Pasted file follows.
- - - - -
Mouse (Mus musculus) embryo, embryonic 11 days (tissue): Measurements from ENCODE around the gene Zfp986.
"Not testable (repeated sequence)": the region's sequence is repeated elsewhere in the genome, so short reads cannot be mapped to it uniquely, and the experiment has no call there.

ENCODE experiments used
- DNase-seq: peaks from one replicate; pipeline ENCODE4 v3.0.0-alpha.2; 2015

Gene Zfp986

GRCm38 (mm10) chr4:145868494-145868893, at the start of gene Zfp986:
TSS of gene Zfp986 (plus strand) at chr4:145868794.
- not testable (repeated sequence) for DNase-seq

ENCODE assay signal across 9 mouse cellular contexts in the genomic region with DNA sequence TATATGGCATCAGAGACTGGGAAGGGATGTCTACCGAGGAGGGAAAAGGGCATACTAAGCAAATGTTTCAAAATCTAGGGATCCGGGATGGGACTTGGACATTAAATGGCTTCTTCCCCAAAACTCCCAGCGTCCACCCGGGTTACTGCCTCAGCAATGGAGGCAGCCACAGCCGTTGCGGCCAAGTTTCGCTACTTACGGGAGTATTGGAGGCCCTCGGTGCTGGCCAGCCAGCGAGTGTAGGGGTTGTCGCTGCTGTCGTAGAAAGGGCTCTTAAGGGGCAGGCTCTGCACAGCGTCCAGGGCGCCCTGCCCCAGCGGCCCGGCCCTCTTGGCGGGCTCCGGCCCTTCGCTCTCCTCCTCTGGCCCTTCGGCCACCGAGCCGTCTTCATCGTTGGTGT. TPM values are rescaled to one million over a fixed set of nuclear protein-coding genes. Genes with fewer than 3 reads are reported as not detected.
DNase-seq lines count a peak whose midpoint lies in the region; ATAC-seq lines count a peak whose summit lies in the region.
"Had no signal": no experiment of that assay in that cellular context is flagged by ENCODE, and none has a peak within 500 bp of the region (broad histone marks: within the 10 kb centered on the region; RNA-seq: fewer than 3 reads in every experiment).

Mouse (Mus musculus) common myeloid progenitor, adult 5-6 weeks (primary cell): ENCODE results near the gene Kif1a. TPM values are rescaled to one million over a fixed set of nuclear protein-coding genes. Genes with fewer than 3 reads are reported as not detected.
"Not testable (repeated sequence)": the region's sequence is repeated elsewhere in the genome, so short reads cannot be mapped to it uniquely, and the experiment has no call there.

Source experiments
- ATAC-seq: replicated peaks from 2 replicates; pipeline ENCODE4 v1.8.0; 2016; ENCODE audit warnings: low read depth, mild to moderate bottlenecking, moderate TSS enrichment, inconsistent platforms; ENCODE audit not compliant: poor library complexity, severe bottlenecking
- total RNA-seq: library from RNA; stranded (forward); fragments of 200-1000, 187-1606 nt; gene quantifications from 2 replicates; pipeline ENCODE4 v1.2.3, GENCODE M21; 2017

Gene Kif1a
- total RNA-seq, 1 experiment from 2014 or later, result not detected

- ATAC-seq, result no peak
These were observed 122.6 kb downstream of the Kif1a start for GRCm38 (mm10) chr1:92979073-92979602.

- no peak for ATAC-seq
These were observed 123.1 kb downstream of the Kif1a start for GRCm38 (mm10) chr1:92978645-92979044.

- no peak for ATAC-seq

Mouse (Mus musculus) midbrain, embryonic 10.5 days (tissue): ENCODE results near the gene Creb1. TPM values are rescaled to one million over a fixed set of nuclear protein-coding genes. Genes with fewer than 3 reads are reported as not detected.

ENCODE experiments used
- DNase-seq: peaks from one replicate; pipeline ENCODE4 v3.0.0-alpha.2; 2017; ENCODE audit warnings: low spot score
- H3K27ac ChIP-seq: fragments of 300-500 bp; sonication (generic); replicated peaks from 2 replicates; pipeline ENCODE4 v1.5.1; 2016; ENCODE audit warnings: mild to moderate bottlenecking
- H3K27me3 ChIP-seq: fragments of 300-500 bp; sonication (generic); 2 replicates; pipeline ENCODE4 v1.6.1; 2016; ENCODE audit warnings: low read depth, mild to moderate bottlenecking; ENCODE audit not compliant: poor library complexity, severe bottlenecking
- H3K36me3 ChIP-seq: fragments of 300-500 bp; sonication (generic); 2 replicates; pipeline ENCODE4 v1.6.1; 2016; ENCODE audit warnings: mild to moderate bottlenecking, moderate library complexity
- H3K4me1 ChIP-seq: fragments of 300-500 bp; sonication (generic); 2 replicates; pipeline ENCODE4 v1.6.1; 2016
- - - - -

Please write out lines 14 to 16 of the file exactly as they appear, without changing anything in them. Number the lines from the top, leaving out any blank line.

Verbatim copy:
Source experiments
- ATAC-seq: replicated peaks from 2 replicates; pipeline ENCODE4 v1.8.0; 2016; ENCODE audit warnings: low read depth, mild to moderate bottlenecking, moderate TSS enrichment, inconsistent platforms; ENCODE audit not compliant: poor library complexity, severe bottlenecking
- total RNA-seq: library from RNA; stranded (forward); fragments of 200-1000, 187-1606 nt; gene quantifications from 2 replicates; pipeline ENCODE4 v1.2.3, GENCODE M21; 2017